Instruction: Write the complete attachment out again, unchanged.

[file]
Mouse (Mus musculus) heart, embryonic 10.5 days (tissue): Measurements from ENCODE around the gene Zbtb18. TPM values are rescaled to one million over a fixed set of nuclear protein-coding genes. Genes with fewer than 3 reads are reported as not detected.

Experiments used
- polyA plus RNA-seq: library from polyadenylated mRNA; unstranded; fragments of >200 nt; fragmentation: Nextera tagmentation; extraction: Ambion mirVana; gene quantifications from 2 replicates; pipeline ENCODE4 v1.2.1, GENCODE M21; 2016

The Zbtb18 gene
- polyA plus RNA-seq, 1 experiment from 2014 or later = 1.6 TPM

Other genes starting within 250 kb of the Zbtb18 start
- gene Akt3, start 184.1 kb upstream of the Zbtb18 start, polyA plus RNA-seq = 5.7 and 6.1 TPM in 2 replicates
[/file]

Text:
Mouse (Mus musculus) heart, embryonic 10.5 days (tissue): Measurements from ENCODE around the gene Zbtb18. TPM values are rescaled to one million over a fixed set of nuclear protein-coding genes. Genes with fewer than 3 reads are reported as not detected.

Experiments used
- polyA plus RNA-seq: library from polyadenylated mRNA; unstranded; fragments of >200 nt; fragmentation: Nextera tagmentation; extraction: Ambion mirVana; gene quantifications from 2 replicates; pipeline ENCODE4 v1.2.1, GENCODE M21; 2016

The Zbtb18 gene
- polyA plus RNA-seq, 1 experiment from 2014 or later = 1.6 TPM

Other genes starting within 250 kb of the Zbtb18 start
- gene Akt3, start 184.1 kb upstream of the Zbtb18 start, polyA plus RNA-seq = 5.7 and 6.1 TPM in 2 replicates